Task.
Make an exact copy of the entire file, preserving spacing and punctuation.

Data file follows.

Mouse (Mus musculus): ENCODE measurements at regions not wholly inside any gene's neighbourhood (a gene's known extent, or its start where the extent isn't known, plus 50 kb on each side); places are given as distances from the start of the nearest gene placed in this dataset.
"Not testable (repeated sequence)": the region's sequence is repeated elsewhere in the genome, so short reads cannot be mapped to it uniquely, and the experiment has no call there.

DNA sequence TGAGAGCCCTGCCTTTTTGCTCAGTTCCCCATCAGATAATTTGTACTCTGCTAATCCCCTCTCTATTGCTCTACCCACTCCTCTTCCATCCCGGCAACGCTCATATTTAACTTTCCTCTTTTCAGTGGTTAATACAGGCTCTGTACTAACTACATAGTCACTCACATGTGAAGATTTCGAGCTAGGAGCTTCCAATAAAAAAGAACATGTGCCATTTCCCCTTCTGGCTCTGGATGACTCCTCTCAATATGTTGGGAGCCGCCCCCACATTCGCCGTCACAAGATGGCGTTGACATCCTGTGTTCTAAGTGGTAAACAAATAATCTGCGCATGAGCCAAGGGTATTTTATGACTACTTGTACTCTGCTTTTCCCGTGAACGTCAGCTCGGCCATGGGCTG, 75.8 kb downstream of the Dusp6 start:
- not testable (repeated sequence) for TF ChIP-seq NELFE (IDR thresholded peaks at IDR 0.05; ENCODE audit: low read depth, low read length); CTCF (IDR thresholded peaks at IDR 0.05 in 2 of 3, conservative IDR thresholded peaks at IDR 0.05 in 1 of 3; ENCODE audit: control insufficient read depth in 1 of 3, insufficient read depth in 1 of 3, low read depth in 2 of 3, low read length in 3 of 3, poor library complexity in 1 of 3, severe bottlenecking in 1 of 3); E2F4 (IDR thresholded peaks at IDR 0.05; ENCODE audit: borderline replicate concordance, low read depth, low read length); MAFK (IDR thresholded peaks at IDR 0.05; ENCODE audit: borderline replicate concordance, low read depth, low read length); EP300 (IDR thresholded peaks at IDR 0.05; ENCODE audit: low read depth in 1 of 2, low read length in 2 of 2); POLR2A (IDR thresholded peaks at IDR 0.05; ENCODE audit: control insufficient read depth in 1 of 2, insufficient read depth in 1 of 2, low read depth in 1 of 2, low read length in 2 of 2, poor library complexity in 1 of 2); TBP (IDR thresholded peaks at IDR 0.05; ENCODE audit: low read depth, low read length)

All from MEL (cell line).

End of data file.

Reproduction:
Mouse (Mus musculus): ENCODE measurements at regions not wholly inside any gene's neighbourhood (a gene's known extent, or its start where the extent isn't known, plus 50 kb on each side); places are given as distances from the start of the nearest gene placed in this dataset.
"Not testable (repeated sequence)": the region's sequence is repeated elsewhere in the genome, so short reads cannot be mapped to it uniquely, and the experiment has no call there.

DNA sequence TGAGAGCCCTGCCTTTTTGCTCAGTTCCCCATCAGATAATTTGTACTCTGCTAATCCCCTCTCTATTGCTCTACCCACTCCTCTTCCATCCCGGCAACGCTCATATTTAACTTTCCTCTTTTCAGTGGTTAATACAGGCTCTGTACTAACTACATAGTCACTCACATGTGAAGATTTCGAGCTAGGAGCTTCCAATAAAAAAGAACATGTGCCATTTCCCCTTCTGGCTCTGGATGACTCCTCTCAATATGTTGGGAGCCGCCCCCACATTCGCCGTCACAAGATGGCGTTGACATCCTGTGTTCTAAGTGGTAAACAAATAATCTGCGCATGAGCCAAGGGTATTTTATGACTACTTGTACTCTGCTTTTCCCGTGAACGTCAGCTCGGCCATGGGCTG, 75.8 kb downstream of the Dusp6 start:
- not testable (repeated sequence) for TF ChIP-seq NELFE (IDR thresholded peaks at IDR 0.05; ENCODE audit: low read depth, low read length); CTCF (IDR thresholded peaks at IDR 0.05 in 2 of 3, conservative IDR thresholded peaks at IDR 0.05 in 1 of 3; ENCODE audit: control insufficient read depth in 1 of 3, insufficient read depth in 1 of 3, low read depth in 2 of 3, low read length in 3 of 3, poor library complexity in 1 of 3, severe bottlenecking in 1 of 3); E2F4 (IDR thresholded peaks at IDR 0.05; ENCODE audit: borderline replicate concordance, low read depth, low read length); MAFK (IDR thresholded peaks at IDR 0.05; ENCODE audit: borderline replicate concordance, low read depth, low read length); EP300 (IDR thresholded peaks at IDR 0.05; ENCODE audit: low read depth in 1 of 2, low read length in 2 of 2); POLR2A (IDR thresholded peaks at IDR 0.05; ENCODE audit: control insufficient read depth in 1 of 2, insufficient read depth in 1 of 2, low read depth in 1 of 2, low read length in 2 of 2, poor library complexity in 1 of 2); TBP (IDR thresholded peaks at IDR 0.05; ENCODE audit: low read depth, low read length)

All from MEL (cell line).